>>> xp1 = x.Persist()
>>> xp1.name
'$0'
>>> xp2 = x.Persist()
>>> xp2.name
'$1'
>>> lldb.frame.EvaluateExpression('++$0 + ++$1').value
'3'
>>> xp1.value
'3'
>>> xp2.value
'3'

Sure. But but when I was poking around at it a little bit, it seems like the other use cases already work, and the only one that was failing was the case where you call persist on a persistent variable. If that is really true, then maybe we should fix the failing case directly.

Right now Persist() doesn't really work for values created via CreateValueFromData. You can read them, but can't modify:

>>> data = lldb.SBData.CreateDataFromUInt64Array(lldb.process.GetByteOrder(), lldb.process.GetAddressByteSize(), [42])
>>> v = lldb.target.CreateValueFromData('v', data, lldb.target.GetBasicType(lldb.eBasicTypeUnsignedLong))
>>> v.value
'42'
>>> vp = v.Persist()
>>> vp.name
'$3'
>>> lldb.frame.EvaluateExpression('$3').value
'42'
>>> lldb.frame.EvaluateExpression('++$3 + 1').value
>>> lldb.frame.EvaluateExpression('++$3 + 1').error.GetCString()
"error: supposed to interpret, but failed: Interpreter couldn't read from memory\n"

However I realized my patch doesn't completely fixes it either:

>>> data = lldb.SBData.CreateDataFromUInt64Array(lldb.process.GetByteOrder(), lldb.process.GetAddressByteSize(), [42])
>>> v = lldb.target.CreateValueFromData('v', data, lldb.target.GetBasicType(lldb.eBasicTypeUnsignedLong))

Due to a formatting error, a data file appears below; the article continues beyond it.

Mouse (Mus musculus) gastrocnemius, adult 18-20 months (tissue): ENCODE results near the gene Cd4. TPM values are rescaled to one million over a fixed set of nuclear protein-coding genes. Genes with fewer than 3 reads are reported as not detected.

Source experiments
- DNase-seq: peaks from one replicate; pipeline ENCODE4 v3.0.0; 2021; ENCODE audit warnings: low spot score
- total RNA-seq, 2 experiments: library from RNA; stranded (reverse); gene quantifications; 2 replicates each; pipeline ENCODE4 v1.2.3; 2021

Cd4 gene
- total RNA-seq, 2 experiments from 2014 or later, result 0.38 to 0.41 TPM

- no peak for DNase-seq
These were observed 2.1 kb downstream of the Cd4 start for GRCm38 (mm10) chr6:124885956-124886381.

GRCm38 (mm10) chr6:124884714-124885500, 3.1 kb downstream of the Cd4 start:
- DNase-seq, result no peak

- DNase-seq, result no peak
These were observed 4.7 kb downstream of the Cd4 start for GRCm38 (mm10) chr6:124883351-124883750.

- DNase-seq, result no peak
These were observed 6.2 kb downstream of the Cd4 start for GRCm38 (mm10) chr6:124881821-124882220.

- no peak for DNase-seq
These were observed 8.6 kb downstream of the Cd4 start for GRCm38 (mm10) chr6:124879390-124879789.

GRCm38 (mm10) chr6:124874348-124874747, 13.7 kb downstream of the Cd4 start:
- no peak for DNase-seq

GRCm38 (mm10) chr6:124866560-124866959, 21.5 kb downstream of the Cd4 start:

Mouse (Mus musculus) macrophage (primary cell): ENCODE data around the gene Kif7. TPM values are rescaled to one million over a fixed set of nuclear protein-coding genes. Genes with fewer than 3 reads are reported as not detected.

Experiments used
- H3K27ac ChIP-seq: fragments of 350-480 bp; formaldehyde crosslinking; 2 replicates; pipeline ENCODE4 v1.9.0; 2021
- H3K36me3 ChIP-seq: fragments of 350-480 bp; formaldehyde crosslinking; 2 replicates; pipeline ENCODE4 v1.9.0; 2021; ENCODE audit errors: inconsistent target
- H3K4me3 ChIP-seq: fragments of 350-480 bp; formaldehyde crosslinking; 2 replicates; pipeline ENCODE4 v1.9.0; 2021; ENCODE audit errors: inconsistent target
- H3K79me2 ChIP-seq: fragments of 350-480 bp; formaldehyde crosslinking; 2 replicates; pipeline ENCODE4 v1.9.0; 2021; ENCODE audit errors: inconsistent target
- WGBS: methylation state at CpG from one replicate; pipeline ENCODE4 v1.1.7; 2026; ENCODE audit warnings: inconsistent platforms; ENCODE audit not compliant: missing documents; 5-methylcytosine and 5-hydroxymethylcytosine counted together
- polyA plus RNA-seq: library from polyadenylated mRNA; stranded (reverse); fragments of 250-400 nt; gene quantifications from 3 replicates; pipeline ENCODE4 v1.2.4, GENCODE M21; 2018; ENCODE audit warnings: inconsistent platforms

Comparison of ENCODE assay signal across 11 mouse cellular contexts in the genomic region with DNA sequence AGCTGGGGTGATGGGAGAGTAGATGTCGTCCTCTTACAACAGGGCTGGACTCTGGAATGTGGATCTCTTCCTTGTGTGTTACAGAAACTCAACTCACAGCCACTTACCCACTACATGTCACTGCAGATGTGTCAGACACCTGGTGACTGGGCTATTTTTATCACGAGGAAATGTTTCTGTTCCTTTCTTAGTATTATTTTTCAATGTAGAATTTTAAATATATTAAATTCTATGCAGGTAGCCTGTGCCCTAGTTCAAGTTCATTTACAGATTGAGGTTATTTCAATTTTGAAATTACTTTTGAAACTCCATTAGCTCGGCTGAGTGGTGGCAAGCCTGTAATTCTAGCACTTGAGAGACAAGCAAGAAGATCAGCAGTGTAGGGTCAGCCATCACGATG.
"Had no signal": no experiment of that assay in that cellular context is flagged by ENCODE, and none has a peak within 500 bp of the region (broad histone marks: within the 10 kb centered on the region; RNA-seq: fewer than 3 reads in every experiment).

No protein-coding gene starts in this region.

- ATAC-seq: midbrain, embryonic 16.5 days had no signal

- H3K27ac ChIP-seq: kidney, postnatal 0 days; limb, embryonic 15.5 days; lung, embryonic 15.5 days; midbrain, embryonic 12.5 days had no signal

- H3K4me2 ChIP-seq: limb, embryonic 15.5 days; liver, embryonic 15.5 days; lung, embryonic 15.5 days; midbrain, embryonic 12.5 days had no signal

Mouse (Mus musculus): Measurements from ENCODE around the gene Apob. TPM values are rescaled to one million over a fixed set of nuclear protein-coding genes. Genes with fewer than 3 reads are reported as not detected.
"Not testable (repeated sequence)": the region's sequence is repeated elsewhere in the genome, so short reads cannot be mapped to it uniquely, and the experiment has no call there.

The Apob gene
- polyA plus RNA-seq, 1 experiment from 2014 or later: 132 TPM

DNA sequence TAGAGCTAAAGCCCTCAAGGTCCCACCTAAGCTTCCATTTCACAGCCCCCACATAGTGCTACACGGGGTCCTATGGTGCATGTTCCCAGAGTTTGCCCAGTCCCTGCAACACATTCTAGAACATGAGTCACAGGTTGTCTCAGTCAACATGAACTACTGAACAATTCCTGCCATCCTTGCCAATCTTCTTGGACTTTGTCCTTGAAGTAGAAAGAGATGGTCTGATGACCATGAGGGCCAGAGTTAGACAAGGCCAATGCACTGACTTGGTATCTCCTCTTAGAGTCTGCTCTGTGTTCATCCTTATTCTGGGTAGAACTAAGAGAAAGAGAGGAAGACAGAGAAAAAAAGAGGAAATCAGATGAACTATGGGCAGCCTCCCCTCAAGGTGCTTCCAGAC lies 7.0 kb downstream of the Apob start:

>>> vp = v.Persist()
>>> vp.name
'$0'
>>> lldb.frame.EvaluateExpression('$0').value
'42'
>>> lldb.frame.EvaluateExpression('++$0').value
'43'
>>> lldb.frame.EvaluateExpression('++$0').value
'44'
>>> vp.value
'42'

Not sure why? The API is a request: "I made a variable somehow, and I would like you to make it persist so I can use its value later on even if the underlying data has changed." Why do you care whether you get a copy of an already persistent or just a shared value?

You're right, I got confused by something else. I don't care if I get a new name/copy, as long as I can use it by the returned name it's fine. However I want to point out that the current API does generate a new name every time (but the it points to the same data):

>>> x = lldb.frame.FindVariable('x')
>>> x.value
'1'
>>> xp1 = x.Persist()
>>> xp1.name
'$0'
>>> xp2 = x.Persist()
>>> xp2.name
'$1'
>>> lldb.frame.EvaluateExpression('++$0 + ++$1').value
'3'
>>> xp1.value